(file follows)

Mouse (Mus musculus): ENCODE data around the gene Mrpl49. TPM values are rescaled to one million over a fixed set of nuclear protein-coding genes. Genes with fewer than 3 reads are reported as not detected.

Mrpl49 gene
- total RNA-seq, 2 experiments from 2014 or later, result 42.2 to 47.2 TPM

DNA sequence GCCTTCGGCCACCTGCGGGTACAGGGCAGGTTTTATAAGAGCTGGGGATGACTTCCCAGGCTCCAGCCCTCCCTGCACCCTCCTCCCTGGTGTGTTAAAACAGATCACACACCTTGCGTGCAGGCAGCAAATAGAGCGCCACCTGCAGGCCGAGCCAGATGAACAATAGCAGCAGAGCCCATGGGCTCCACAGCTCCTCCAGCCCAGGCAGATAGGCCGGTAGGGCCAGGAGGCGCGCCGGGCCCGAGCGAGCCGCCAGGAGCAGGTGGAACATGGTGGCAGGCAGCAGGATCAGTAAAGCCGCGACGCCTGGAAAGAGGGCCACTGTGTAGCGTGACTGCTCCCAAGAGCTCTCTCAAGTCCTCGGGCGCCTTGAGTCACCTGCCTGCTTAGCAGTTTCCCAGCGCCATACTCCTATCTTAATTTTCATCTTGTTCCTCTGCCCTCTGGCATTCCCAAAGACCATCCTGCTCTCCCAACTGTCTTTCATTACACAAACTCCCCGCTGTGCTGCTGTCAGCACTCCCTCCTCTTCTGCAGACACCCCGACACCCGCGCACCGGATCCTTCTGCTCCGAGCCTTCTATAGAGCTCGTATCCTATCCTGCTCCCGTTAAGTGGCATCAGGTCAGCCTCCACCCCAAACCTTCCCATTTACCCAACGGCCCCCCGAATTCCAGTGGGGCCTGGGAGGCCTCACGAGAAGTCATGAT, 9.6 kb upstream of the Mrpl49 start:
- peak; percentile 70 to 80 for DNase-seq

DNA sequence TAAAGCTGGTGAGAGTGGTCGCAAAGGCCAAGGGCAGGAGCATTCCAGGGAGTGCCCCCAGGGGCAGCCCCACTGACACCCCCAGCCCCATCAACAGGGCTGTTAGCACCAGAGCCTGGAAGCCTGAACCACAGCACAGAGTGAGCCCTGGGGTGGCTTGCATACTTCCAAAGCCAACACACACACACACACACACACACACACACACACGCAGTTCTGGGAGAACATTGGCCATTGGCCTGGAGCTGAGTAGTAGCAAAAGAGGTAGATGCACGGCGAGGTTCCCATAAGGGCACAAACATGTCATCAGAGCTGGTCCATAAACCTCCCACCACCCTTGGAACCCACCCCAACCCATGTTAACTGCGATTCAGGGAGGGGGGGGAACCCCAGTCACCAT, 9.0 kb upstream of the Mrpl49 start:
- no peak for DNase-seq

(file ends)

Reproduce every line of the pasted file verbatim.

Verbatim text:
Mouse (Mus musculus): ENCODE data around the gene Mrpl49. TPM values are rescaled to one million over a fixed set of nuclear protein-coding genes. Genes with fewer than 3 reads are reported as not detected.

Mrpl49 gene
- total RNA-seq, 2 experiments from 2014 or later, result 42.2 to 47.2 TPM

DNA sequence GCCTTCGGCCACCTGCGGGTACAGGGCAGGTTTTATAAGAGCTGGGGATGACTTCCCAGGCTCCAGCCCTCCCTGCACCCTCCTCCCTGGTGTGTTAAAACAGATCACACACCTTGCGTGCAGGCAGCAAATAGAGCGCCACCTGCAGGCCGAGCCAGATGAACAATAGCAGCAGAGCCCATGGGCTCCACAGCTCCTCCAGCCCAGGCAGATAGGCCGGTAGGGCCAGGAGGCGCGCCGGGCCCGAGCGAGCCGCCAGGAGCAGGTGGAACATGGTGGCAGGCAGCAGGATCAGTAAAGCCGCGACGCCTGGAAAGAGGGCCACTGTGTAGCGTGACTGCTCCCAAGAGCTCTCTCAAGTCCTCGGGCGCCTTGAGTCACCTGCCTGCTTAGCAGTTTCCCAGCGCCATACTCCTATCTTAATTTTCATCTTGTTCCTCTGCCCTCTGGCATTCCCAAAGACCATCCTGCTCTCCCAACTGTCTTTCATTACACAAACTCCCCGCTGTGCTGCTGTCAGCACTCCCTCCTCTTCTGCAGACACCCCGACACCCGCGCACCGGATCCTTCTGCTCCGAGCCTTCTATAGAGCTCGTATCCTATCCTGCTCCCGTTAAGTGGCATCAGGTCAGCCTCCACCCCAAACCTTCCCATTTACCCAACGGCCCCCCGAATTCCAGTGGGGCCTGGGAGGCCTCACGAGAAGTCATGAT, 9.6 kb upstream of the Mrpl49 start:
- peak; percentile 70 to 80 for DNase-seq

DNA sequence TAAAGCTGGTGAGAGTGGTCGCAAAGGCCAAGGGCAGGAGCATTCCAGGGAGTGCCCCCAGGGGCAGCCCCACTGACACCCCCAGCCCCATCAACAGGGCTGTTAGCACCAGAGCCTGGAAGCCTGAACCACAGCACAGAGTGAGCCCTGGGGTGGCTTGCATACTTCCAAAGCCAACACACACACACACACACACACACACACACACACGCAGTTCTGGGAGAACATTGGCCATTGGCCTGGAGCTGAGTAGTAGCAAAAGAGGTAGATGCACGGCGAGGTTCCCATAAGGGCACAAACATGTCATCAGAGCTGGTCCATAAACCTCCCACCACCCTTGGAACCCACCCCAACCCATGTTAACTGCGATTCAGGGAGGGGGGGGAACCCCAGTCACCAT, 9.0 kb upstream of the Mrpl49 start:
- no peak for DNase-seq